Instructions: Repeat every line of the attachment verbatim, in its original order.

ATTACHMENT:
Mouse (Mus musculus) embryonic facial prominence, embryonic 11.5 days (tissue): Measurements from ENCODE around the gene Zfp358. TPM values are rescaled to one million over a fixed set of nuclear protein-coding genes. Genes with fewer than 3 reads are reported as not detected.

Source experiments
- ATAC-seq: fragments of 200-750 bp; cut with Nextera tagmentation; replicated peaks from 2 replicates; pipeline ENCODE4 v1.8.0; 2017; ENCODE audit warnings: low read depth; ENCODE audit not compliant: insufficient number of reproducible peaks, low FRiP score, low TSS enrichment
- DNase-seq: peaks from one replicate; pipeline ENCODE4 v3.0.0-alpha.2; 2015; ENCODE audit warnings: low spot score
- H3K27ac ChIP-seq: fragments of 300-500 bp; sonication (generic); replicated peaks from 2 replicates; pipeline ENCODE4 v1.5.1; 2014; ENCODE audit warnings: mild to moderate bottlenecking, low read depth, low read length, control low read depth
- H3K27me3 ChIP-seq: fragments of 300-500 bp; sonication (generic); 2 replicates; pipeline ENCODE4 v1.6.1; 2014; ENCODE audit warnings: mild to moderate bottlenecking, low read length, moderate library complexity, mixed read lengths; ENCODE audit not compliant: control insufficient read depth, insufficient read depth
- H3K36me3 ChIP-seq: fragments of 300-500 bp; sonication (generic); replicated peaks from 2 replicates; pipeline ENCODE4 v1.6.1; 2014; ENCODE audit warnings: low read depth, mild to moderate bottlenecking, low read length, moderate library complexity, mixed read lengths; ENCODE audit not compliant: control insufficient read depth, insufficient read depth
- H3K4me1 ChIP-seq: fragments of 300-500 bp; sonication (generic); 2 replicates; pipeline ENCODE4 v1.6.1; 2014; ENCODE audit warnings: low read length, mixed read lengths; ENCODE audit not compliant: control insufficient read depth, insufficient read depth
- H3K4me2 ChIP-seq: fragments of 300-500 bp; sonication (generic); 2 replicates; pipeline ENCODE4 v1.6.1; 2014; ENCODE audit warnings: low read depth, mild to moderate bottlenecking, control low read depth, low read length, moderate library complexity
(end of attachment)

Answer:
Mouse (Mus musculus) embryonic facial prominence, embryonic 11.5 days (tissue): Measurements from ENCODE around the gene Zfp358. TPM values are rescaled to one million over a fixed set of nuclear protein-coding genes. Genes with fewer than 3 reads are reported as not detected.

Source experiments
- ATAC-seq: fragments of 200-750 bp; cut with Nextera tagmentation; replicated peaks from 2 replicates; pipeline ENCODE4 v1.8.0; 2017; ENCODE audit warnings: low read depth; ENCODE audit not compliant: insufficient number of reproducible peaks, low FRiP score, low TSS enrichment
- DNase-seq: peaks from one replicate; pipeline ENCODE4 v3.0.0-alpha.2; 2015; ENCODE audit warnings: low spot score
- H3K27ac ChIP-seq: fragments of 300-500 bp; sonication (generic); replicated peaks from 2 replicates; pipeline ENCODE4 v1.5.1; 2014; ENCODE audit warnings: mild to moderate bottlenecking, low read depth, low read length, control low read depth
- H3K27me3 ChIP-seq: fragments of 300-500 bp; sonication (generic); 2 replicates; pipeline ENCODE4 v1.6.1; 2014; ENCODE audit warnings: mild to moderate bottlenecking, low read length, moderate library complexity, mixed read lengths; ENCODE audit not compliant: control insufficient read depth, insufficient read depth
- H3K36me3 ChIP-seq: fragments of 300-500 bp; sonication (generic); replicated peaks from 2 replicates; pipeline ENCODE4 v1.6.1; 2014; ENCODE audit warnings: low read depth, mild to moderate bottlenecking, low read length, moderate library complexity, mixed read lengths; ENCODE audit not compliant: control insufficient read depth, insufficient read depth
- H3K4me1 ChIP-seq: fragments of 300-500 bp; sonication (generic); 2 replicates; pipeline ENCODE4 v1.6.1; 2014; ENCODE audit warnings: low read length, mixed read lengths; ENCODE audit not compliant: control insufficient read depth, insufficient read depth
- H3K4me2 ChIP-seq: fragments of 300-500 bp; sonication (generic); 2 replicates; pipeline ENCODE4 v1.6.1; 2014; ENCODE audit warnings: low read depth, mild to moderate bottlenecking, control low read depth, low read length, moderate library complexity